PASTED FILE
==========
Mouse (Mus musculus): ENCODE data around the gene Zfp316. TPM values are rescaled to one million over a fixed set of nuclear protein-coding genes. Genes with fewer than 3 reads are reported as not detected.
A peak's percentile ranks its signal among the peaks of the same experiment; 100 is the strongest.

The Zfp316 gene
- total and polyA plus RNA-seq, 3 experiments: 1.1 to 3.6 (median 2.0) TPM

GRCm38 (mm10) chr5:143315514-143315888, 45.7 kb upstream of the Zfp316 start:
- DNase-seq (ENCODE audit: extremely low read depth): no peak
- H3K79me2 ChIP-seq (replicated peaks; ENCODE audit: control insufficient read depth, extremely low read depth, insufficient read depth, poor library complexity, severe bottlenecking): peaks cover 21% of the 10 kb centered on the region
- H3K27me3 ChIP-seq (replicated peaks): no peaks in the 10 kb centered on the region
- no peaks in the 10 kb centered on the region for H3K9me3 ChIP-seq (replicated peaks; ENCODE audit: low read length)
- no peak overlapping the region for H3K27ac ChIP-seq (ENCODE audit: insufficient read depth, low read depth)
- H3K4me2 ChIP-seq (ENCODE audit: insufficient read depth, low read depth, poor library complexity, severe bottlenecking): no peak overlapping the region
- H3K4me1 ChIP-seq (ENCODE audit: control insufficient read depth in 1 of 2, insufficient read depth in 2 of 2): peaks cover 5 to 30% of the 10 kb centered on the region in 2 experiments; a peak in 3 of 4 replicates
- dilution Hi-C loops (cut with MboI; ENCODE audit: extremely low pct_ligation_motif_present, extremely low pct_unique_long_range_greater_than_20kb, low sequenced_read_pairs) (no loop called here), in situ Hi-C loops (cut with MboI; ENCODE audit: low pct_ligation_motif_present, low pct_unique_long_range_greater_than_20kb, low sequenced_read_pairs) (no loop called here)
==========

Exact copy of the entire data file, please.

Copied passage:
Mouse (Mus musculus): ENCODE data around the gene Zfp316. TPM values are rescaled to one million over a fixed set of nuclear protein-coding genes. Genes with fewer than 3 reads are reported as not detected.
A peak's percentile ranks its signal among the peaks of the same experiment; 100 is the strongest.

The Zfp316 gene
- total and polyA plus RNA-seq, 3 experiments: 1.1 to 3.6 (median 2.0) TPM

GRCm38 (mm10) chr5:143315514-143315888, 45.7 kb upstream of the Zfp316 start:
- DNase-seq (ENCODE audit: extremely low read depth): no peak
- H3K79me2 ChIP-seq (replicated peaks; ENCODE audit: control insufficient read depth, extremely low read depth, insufficient read depth, poor library complexity, severe bottlenecking): peaks cover 21% of the 10 kb centered on the region
- H3K27me3 ChIP-seq (replicated peaks): no peaks in the 10 kb centered on the region
- no peaks in the 10 kb centered on the region for H3K9me3 ChIP-seq (replicated peaks; ENCODE audit: low read length)
- no peak overlapping the region for H3K27ac ChIP-seq (ENCODE audit: insufficient read depth, low read depth)
- H3K4me2 ChIP-seq (ENCODE audit: insufficient read depth, low read depth, poor library complexity, severe bottlenecking): no peak overlapping the region
- H3K4me1 ChIP-seq (ENCODE audit: control insufficient read depth in 1 of 2, insufficient read depth in 2 of 2): peaks cover 5 to 30% of the 10 kb centered on the region in 2 experiments; a peak in 3 of 4 replicates
- dilution Hi-C loops (cut with MboI; ENCODE audit: extremely low pct_ligation_motif_present, extremely low pct_unique_long_range_greater_than_20kb, low sequenced_read_pairs) (no loop called here), in situ Hi-C loops (cut with MboI; ENCODE audit: low pct_ligation_motif_present, low pct_unique_long_range_greater_than_20kb, low sequenced_read_pairs) (no loop called here)